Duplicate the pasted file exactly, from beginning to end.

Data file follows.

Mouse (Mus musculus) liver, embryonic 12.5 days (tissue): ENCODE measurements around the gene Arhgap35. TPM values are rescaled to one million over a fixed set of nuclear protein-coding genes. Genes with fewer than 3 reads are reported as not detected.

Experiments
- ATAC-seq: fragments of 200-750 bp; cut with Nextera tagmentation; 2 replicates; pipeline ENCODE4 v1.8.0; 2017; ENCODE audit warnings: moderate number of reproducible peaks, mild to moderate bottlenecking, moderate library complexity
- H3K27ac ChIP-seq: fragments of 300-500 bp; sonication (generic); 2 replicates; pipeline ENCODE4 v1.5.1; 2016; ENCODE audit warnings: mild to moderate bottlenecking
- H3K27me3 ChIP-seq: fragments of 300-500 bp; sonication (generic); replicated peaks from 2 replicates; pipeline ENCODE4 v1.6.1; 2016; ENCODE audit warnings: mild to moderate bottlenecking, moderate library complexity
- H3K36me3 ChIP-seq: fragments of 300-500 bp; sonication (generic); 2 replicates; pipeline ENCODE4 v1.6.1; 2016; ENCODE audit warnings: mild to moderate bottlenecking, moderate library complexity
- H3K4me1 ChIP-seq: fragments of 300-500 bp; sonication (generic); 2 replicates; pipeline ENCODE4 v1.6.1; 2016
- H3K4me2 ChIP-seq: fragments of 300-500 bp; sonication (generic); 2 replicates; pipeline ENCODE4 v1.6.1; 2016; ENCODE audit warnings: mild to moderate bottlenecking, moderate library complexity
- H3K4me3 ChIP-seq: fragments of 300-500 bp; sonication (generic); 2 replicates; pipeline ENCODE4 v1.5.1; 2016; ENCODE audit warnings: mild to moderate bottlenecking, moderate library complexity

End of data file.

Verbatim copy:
Mouse (Mus musculus) liver, embryonic 12.5 days (tissue): ENCODE measurements around the gene Arhgap35. TPM values are rescaled to one million over a fixed set of nuclear protein-coding genes. Genes with fewer than 3 reads are reported as not detected.

Experiments
- ATAC-seq: fragments of 200-750 bp; cut with Nextera tagmentation; 2 replicates; pipeline ENCODE4 v1.8.0; 2017; ENCODE audit warnings: moderate number of reproducible peaks, mild to moderate bottlenecking, moderate library complexity
- H3K27ac ChIP-seq: fragments of 300-500 bp; sonication (generic); 2 replicates; pipeline ENCODE4 v1.5.1; 2016; ENCODE audit warnings: mild to moderate bottlenecking
- H3K27me3 ChIP-seq: fragments of 300-500 bp; sonication (generic); replicated peaks from 2 replicates; pipeline ENCODE4 v1.6.1; 2016; ENCODE audit warnings: mild to moderate bottlenecking, moderate library complexity
- H3K36me3 ChIP-seq: fragments of 300-500 bp; sonication (generic); 2 replicates; pipeline ENCODE4 v1.6.1; 2016; ENCODE audit warnings: mild to moderate bottlenecking, moderate library complexity
- H3K4me1 ChIP-seq: fragments of 300-500 bp; sonication (generic); 2 replicates; pipeline ENCODE4 v1.6.1; 2016
- H3K4me2 ChIP-seq: fragments of 300-500 bp; sonication (generic); 2 replicates; pipeline ENCODE4 v1.6.1; 2016; ENCODE audit warnings: mild to moderate bottlenecking, moderate library complexity
- H3K4me3 ChIP-seq: fragments of 300-500 bp; sonication (generic); 2 replicates; pipeline ENCODE4 v1.5.1; 2016; ENCODE audit warnings: mild to moderate bottlenecking, moderate library complexity